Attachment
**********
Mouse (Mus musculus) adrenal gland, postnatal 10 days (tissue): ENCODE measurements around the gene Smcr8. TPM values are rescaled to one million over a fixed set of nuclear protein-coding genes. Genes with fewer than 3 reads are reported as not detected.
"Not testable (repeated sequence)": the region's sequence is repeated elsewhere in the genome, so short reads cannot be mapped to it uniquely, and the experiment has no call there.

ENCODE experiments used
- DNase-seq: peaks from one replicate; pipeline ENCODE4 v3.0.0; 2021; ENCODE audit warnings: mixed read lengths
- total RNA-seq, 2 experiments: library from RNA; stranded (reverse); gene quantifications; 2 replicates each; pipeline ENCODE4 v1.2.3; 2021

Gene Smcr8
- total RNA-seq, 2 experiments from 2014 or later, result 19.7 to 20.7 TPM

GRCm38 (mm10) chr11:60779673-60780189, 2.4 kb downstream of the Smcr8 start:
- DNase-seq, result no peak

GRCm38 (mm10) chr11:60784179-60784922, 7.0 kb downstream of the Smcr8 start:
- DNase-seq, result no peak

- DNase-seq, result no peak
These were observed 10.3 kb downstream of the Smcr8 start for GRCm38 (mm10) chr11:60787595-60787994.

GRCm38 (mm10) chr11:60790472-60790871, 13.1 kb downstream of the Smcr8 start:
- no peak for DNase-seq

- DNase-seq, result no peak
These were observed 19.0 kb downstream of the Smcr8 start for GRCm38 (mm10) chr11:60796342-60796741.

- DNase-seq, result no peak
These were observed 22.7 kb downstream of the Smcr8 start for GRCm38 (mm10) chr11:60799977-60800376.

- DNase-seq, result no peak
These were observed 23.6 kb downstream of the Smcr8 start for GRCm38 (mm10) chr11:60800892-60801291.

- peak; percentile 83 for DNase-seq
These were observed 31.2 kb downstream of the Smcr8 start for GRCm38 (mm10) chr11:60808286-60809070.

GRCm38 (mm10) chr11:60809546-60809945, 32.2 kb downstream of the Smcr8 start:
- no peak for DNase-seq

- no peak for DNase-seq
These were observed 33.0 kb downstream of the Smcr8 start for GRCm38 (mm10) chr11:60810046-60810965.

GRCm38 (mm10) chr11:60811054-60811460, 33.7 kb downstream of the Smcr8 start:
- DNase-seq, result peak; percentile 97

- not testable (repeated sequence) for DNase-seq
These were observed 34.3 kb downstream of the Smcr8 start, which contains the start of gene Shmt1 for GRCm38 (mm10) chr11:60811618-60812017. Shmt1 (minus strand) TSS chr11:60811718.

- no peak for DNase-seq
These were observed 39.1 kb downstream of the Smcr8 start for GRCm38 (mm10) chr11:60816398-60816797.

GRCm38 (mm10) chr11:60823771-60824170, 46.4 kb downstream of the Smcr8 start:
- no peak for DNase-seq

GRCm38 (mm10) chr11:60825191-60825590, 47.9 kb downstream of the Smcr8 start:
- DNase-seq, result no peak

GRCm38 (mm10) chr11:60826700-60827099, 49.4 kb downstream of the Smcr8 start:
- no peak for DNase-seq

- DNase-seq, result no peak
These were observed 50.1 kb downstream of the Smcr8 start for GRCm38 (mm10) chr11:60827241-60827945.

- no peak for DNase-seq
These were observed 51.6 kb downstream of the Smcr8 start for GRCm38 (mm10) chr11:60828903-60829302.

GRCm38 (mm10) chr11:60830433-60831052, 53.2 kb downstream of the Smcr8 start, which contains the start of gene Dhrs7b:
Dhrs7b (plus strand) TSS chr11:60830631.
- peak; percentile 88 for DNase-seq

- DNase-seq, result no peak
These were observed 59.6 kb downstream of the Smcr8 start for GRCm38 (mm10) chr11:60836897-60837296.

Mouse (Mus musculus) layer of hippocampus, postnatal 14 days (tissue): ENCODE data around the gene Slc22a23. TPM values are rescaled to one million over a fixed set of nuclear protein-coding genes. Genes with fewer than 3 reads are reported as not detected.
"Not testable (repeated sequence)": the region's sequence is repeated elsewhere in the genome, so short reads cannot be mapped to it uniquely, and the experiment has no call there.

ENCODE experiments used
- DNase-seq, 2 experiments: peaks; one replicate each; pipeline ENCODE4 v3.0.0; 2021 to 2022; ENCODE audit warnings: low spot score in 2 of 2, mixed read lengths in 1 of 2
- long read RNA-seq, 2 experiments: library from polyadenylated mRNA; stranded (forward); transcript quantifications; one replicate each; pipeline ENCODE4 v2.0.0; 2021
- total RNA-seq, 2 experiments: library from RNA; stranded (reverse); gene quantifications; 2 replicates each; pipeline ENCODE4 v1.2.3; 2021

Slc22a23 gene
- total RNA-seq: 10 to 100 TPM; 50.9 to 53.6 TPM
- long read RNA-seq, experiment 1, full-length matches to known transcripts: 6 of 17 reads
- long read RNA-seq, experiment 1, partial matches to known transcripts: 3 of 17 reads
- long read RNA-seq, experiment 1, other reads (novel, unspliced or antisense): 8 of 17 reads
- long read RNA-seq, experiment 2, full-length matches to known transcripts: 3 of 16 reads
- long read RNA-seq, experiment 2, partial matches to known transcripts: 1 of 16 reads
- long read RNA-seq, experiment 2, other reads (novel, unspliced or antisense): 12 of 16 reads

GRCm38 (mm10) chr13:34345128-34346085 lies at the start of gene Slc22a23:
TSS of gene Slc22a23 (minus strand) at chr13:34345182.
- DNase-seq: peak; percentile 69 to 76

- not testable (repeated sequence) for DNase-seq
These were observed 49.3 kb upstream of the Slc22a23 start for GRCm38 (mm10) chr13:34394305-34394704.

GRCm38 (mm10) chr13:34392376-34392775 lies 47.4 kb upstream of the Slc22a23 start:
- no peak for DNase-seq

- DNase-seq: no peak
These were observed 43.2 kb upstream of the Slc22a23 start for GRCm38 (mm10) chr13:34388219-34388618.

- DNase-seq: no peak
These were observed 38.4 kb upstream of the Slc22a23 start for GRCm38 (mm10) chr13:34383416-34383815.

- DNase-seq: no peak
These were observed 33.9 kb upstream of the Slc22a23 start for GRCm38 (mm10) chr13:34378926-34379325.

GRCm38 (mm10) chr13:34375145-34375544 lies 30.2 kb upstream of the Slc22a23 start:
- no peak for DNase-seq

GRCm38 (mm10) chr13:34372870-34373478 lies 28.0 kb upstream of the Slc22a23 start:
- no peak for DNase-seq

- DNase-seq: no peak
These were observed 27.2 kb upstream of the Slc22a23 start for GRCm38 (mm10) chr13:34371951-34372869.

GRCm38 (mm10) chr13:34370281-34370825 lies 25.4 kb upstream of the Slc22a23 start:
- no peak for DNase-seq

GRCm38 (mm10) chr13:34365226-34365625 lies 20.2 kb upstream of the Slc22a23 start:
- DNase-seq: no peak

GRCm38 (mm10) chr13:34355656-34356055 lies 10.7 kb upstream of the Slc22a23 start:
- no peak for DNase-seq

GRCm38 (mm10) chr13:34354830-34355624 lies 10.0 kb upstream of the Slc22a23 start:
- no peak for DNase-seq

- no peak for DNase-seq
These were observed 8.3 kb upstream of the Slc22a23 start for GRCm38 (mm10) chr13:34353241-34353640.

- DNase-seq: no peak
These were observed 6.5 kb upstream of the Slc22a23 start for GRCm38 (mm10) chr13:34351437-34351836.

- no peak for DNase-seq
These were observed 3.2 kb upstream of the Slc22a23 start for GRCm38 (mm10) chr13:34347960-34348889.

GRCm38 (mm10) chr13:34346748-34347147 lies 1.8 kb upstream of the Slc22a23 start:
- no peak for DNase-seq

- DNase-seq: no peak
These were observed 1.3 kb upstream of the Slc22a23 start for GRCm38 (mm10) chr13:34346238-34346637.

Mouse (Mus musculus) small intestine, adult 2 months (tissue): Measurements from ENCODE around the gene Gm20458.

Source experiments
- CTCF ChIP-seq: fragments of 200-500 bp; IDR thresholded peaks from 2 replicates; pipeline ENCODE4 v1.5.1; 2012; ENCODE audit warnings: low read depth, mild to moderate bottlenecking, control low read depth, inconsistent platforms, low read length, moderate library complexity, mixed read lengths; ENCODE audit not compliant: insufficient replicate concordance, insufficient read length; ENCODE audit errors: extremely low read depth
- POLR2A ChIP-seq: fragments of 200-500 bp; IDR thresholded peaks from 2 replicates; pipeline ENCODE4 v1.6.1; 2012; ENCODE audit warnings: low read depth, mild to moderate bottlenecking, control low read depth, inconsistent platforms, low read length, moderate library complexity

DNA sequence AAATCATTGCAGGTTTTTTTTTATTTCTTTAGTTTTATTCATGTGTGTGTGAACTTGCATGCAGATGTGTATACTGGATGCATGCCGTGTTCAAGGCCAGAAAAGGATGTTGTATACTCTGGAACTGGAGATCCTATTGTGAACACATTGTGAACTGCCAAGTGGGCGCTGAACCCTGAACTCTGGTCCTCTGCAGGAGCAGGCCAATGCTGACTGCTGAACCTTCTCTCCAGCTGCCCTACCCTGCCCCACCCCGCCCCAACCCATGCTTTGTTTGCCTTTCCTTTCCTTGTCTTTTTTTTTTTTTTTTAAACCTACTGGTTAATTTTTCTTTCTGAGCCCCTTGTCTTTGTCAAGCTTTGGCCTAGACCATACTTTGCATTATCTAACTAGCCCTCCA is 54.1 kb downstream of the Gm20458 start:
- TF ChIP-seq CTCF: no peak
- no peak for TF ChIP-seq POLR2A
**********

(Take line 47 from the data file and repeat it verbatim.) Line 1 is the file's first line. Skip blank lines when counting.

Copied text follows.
- DNase-seq, result no peak